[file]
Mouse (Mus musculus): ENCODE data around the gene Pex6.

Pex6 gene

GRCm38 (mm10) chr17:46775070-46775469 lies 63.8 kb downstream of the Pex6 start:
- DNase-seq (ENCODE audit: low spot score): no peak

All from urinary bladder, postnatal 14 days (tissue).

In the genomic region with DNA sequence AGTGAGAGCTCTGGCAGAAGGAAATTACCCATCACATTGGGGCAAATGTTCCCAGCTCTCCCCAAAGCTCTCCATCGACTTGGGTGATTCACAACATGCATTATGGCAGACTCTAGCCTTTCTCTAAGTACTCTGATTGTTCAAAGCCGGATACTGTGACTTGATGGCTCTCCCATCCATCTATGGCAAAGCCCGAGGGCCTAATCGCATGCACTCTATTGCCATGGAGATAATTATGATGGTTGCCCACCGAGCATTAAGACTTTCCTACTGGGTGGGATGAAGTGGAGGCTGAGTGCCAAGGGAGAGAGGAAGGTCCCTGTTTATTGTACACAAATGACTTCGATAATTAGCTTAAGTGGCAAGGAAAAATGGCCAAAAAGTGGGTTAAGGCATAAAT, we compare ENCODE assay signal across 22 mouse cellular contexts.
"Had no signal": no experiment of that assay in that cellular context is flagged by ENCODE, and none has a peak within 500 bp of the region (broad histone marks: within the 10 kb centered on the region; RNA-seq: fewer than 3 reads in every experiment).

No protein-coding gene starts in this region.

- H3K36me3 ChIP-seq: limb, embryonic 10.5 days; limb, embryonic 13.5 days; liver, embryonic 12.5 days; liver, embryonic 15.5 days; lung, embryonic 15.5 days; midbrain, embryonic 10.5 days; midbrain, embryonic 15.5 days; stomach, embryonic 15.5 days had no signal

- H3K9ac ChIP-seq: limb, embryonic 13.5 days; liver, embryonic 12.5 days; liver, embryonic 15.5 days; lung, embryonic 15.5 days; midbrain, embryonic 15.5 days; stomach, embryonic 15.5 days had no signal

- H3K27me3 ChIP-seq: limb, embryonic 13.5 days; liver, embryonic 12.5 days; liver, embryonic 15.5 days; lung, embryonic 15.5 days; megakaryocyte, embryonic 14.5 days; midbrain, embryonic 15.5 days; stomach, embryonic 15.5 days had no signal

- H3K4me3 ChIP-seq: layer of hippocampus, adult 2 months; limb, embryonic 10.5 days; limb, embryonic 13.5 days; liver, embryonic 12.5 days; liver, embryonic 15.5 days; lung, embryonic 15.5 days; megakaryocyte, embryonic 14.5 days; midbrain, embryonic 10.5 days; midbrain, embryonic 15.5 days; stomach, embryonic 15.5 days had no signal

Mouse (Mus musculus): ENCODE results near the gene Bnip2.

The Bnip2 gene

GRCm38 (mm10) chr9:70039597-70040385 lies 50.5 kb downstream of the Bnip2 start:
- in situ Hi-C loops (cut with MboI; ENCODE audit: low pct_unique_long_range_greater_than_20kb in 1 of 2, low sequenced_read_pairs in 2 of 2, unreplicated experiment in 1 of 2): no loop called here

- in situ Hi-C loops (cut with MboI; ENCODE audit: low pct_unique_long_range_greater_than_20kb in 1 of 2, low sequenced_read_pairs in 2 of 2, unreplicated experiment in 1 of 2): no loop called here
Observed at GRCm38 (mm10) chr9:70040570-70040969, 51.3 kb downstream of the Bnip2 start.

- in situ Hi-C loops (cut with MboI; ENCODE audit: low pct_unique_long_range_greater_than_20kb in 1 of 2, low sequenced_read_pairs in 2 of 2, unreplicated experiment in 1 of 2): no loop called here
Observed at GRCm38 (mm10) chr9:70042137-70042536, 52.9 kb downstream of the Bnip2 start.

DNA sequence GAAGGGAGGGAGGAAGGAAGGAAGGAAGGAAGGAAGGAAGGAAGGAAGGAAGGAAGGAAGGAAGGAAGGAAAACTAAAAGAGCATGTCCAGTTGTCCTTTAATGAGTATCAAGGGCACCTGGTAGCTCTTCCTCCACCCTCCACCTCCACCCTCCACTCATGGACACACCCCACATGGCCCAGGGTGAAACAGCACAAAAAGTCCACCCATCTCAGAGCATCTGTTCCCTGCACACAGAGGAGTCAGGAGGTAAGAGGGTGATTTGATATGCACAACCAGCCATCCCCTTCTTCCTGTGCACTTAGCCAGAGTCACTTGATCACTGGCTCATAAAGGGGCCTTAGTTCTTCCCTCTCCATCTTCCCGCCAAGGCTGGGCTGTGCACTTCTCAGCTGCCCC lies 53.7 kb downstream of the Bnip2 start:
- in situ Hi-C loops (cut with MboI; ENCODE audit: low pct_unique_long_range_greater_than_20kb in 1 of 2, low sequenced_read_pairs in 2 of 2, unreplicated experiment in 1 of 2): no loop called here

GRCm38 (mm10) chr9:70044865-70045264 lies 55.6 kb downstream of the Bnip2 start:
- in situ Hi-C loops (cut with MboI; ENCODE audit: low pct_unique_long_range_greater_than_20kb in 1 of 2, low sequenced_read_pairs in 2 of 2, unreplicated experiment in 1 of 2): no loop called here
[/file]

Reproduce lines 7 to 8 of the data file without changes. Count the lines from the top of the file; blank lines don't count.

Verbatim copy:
"Had no signal": no experiment of that assay in that cellular context is flagged by ENCODE, and none has a peak within 500 bp of the region (broad histone marks: within the 10 kb centered on the region; RNA-seq: fewer than 3 reads in every experiment).

No protein-coding gene starts in this region.